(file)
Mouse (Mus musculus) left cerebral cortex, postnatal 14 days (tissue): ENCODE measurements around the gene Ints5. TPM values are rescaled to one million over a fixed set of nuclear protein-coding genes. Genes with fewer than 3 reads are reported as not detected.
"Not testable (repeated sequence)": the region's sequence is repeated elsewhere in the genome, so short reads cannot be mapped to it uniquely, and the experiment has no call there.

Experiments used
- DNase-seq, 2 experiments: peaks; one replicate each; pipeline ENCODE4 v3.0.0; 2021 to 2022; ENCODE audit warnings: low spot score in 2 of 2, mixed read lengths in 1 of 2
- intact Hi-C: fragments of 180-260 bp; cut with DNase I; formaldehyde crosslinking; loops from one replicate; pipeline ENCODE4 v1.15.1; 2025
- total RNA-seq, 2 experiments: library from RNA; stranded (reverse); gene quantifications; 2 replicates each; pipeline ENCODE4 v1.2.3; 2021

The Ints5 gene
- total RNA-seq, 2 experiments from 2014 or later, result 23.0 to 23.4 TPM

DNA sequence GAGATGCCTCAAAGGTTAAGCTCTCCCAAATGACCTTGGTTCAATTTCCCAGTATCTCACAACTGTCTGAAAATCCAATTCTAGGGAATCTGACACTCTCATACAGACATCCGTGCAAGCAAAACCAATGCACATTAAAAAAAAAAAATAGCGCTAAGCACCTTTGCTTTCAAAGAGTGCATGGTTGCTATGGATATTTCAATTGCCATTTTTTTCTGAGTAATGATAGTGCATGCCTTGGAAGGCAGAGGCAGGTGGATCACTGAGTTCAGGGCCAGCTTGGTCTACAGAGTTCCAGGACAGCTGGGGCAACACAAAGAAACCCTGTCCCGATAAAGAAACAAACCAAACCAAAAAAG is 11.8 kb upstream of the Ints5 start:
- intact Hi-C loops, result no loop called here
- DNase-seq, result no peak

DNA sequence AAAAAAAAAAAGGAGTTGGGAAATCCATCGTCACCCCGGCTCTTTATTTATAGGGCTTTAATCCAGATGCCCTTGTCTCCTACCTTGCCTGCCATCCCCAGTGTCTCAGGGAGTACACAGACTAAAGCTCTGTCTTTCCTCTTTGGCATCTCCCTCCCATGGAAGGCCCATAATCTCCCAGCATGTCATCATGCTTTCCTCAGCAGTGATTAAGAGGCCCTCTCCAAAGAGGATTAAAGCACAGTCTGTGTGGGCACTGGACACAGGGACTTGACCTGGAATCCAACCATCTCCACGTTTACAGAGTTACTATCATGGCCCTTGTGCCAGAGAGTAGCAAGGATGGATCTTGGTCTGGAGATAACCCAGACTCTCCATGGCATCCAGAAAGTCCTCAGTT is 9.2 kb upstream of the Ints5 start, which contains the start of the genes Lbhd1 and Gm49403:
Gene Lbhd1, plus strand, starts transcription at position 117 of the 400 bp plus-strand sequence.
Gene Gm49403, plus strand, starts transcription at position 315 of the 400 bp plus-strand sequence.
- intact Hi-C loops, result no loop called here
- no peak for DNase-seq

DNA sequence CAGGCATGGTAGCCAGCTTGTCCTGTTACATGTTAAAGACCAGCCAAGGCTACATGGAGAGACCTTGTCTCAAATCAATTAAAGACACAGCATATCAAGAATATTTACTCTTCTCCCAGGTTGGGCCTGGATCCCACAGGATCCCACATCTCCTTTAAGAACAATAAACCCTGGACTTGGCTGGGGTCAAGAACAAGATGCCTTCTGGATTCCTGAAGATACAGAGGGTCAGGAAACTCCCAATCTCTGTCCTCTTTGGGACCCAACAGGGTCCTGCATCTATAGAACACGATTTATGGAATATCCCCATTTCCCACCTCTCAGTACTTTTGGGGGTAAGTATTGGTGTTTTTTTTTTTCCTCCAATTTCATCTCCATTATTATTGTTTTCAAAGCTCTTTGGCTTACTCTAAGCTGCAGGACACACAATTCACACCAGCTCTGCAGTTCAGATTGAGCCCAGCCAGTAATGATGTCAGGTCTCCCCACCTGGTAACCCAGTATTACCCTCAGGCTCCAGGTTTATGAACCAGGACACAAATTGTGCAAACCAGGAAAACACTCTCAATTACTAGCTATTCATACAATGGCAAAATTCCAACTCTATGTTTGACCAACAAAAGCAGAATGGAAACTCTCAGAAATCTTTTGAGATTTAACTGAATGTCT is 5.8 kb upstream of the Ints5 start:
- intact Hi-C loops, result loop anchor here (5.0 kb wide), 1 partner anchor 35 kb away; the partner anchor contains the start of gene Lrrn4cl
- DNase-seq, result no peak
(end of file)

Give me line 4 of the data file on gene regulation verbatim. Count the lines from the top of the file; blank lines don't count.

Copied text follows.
- DNase-seq, 2 experiments: peaks; one replicate each; pipeline ENCODE4 v3.0.0; 2021 to 2022; ENCODE audit warnings: low spot score in 2 of 2, mixed read lengths in 1 of 2